As we wobbled around the floor, more experienced roller skaters whizzing proudly by, I felt a tap on the shoulder.

“Is this your son?” asked a former co-worker whose daughter attends a neighborhood school.

Pulling over to the side, we talked for a few minutes, catching up on old times and old bosses until another skater rolled up.

“You’re supposed to be skating, not standing,” laughed another guy, this one a fellow member of a neighborhood board.

And so it went that evening, skating and greeting and talking.

I bring this up not to impress you with how many people I know, because that honestly is not a very impressive number. But it’s interesting that I’m able to visit a neighborhood roller skating rink for the first time in my life and not be alone.

People say that a big city like Dallas can be impersonal, and that’s certainly true. It seems as if days and sometimes weeks go by while wandering from restaurant to mall to retail outlet, and I may never see a familiar face.

And then comes a night like this one, in which I could literally have taken off my skates and wandered from group to group just greeting people I know.

It helps that the group I was skating with was the YMCA’s Indian Guides program, which is designed to build links between neighborhood dads and sons.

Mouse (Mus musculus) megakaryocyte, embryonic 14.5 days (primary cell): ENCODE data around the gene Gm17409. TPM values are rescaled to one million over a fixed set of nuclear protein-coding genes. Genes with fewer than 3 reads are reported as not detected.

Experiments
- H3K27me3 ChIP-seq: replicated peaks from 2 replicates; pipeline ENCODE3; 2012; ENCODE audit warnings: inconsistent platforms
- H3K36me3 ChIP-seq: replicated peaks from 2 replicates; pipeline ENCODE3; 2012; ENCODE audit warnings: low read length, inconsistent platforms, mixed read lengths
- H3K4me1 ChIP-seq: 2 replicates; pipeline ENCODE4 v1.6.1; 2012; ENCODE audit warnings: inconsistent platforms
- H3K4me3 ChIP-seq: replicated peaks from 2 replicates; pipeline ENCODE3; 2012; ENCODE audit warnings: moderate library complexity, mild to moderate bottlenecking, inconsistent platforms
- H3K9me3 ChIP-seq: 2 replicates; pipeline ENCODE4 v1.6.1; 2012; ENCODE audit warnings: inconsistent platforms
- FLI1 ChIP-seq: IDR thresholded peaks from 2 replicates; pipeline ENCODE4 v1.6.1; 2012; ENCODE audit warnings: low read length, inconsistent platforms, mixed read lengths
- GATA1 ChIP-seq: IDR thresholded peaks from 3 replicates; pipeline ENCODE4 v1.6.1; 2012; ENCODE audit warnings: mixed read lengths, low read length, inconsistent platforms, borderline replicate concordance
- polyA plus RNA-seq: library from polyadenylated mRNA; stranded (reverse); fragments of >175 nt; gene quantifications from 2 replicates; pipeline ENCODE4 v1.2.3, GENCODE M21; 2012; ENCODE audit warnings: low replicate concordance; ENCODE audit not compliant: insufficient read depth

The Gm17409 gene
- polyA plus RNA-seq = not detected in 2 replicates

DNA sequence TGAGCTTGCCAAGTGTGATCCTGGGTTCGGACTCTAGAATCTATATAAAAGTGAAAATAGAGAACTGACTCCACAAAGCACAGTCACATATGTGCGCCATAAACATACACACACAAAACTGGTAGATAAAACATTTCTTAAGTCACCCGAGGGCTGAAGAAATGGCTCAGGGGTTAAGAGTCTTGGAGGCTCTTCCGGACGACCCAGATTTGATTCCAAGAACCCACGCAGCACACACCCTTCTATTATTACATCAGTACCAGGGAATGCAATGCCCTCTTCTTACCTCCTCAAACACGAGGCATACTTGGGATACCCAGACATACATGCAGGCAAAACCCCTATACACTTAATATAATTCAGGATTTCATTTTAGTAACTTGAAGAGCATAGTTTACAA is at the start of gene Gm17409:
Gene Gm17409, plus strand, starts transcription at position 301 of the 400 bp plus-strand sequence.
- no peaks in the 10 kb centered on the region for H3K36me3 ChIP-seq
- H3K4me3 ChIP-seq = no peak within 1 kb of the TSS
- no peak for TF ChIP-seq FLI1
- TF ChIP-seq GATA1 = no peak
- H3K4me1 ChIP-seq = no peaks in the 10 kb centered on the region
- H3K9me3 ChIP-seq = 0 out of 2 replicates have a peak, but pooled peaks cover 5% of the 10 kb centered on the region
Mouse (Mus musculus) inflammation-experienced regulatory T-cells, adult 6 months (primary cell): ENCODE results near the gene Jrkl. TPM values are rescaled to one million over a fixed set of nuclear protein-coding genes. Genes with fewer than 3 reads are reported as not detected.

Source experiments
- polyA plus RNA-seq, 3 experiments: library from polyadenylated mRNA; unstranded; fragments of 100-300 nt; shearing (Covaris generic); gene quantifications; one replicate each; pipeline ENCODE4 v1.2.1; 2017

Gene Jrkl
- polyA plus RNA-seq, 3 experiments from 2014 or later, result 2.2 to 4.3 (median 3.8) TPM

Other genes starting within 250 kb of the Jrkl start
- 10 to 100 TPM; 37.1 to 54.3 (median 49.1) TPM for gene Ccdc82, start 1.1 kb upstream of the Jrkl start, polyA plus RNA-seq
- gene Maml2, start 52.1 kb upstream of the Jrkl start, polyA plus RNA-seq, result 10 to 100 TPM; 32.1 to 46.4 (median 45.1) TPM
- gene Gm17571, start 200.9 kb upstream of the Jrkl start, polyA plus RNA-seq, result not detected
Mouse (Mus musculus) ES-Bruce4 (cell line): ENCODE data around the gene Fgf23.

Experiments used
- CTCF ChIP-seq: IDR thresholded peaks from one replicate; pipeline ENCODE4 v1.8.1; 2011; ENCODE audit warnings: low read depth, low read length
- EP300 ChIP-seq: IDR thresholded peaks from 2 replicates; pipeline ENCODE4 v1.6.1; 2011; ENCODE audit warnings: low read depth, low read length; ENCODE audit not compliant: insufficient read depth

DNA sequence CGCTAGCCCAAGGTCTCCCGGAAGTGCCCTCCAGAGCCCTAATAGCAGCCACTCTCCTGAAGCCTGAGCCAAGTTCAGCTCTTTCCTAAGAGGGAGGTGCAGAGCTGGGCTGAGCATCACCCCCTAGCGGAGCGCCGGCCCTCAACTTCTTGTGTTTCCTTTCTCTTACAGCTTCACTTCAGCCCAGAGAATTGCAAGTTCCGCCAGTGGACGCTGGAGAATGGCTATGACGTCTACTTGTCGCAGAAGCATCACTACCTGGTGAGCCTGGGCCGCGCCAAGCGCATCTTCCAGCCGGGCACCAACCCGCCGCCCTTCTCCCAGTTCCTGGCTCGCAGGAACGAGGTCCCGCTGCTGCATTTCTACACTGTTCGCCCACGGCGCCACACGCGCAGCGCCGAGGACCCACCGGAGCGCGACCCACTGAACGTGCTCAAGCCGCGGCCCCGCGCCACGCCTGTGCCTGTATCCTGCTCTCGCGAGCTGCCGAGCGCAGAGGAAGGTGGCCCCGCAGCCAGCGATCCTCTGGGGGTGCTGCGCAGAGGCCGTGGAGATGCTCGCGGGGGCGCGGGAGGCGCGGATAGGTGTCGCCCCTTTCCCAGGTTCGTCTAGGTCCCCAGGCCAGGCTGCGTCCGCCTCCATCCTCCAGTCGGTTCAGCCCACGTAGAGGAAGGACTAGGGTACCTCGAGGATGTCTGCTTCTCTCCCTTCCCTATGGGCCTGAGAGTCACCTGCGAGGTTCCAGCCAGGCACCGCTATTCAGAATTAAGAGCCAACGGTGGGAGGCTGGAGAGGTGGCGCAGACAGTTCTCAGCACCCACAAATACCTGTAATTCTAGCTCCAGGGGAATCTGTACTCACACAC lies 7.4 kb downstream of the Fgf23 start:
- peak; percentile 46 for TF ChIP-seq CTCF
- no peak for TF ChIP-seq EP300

And really, that group’s goal is no different from that of the neighborhood groups we’re highlighting in our cover story this month.

Years ago, each of these groups was founded by someone just like me or you, a neighbor interested in accomplishing a specific task and in turning a neighborhood of strangers into a group of friends.

Over the years, these groups’ annual fund-raising chores and monthly entertainment/hosting duties were made less and less painful because the individuals became friends working together toward a common goal.

Now, I’m sure there are people in these groups who don’t always (or sometimes ever) get along with each other, but that doesn’t diminish the overall value of the group to each of its members and to our neighborhood as a whole.

There are plenty of neighborhood groups such as these that are crying out for new members to turn into new friends. That first meeting or first telephone call to a group you aren’t familiar with will be difficult, without question, but that first step will open up so many doors for you, regardless of your age or station in life.

And you’ll be taking the first big step to making a difference in your own life and in the lives of so many others.